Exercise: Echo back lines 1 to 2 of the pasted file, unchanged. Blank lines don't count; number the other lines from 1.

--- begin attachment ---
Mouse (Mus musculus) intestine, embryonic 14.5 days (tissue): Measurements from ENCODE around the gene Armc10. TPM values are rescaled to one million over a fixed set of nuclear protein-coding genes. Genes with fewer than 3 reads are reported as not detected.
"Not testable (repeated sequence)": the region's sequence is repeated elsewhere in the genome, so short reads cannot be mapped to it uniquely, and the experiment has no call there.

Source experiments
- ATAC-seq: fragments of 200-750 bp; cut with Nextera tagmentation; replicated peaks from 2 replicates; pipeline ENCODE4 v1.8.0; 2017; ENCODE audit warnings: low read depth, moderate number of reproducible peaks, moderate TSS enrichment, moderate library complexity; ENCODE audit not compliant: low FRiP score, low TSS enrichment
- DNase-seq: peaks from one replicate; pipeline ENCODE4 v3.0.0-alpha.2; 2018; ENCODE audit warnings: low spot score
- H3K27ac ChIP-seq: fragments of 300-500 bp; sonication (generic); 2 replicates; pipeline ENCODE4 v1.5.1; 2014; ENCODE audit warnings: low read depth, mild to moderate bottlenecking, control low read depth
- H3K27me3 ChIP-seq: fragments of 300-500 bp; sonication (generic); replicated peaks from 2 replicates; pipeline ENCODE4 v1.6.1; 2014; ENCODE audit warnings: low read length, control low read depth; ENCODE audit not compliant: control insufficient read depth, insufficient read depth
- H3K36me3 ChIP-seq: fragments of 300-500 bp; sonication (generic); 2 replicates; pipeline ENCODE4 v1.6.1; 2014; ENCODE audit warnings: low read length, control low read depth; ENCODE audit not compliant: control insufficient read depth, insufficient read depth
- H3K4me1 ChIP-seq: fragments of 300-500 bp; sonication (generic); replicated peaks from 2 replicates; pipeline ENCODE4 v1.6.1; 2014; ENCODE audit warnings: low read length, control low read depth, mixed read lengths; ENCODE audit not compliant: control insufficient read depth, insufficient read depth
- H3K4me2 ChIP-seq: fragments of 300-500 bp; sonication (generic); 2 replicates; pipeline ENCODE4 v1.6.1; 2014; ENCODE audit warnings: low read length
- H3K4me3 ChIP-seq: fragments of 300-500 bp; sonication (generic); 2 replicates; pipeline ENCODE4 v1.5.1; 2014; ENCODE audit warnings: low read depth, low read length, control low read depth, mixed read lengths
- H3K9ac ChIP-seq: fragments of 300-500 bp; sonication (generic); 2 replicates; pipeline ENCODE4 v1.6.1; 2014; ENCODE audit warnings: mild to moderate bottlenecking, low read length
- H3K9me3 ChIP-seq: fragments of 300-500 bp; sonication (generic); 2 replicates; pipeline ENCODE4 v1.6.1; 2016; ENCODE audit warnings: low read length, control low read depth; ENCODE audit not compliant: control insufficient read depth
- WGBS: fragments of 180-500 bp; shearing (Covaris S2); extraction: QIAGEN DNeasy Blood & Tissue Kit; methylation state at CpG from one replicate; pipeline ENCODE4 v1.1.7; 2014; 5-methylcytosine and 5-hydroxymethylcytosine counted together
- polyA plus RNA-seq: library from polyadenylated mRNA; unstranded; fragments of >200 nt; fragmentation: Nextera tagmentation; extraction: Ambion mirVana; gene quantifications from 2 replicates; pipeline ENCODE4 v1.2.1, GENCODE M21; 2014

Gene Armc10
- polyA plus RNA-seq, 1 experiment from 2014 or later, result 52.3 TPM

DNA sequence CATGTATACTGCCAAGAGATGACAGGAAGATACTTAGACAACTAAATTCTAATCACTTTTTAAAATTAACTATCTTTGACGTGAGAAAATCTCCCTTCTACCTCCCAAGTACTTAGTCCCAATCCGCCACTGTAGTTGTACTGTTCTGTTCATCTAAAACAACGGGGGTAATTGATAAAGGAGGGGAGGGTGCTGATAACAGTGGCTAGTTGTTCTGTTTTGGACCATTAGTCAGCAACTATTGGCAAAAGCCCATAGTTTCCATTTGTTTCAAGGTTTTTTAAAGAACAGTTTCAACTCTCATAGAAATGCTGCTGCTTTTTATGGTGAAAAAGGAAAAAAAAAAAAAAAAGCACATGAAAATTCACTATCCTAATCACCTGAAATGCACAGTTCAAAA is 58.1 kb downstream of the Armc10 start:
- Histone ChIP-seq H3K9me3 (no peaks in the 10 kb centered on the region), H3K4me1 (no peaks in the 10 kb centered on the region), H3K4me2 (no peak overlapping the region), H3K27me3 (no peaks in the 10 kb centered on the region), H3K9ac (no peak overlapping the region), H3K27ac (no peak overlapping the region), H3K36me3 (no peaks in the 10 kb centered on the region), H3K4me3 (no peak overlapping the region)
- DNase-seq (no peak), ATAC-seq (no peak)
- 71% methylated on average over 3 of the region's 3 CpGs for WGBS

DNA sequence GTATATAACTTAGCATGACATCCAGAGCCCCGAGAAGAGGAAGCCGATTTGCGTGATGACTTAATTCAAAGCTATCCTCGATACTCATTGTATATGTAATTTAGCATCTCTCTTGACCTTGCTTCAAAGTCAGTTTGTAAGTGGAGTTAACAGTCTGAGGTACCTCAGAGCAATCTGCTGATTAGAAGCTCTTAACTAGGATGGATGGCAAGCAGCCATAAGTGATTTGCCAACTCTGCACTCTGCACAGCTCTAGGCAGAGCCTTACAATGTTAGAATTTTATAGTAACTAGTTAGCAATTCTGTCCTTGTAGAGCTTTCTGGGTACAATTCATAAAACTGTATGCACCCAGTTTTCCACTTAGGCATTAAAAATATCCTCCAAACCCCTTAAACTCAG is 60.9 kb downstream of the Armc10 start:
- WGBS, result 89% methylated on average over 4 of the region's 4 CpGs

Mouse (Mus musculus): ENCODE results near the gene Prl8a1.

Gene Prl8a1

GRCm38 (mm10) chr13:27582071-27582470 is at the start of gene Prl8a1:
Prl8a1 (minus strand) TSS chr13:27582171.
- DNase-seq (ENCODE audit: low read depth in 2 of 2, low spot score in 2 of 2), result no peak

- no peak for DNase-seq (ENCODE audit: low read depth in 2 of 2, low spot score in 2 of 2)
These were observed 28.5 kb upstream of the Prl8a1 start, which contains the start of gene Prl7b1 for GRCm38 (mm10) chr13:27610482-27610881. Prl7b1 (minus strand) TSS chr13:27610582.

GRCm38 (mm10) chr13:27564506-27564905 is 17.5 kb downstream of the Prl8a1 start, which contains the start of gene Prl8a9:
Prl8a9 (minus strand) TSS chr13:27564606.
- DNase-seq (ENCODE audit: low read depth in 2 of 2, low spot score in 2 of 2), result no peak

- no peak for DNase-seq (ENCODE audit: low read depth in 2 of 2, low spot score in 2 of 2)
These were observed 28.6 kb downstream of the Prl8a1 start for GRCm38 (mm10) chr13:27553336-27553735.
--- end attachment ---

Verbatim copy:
Mouse (Mus musculus) intestine, embryonic 14.5 days (tissue): Measurements from ENCODE around the gene Armc10. TPM values are rescaled to one million over a fixed set of nuclear protein-coding genes. Genes with fewer than 3 reads are reported as not detected.
"Not testable (repeated sequence)": the region's sequence is repeated elsewhere in the genome, so short reads cannot be mapped to it uniquely, and the experiment has no call there.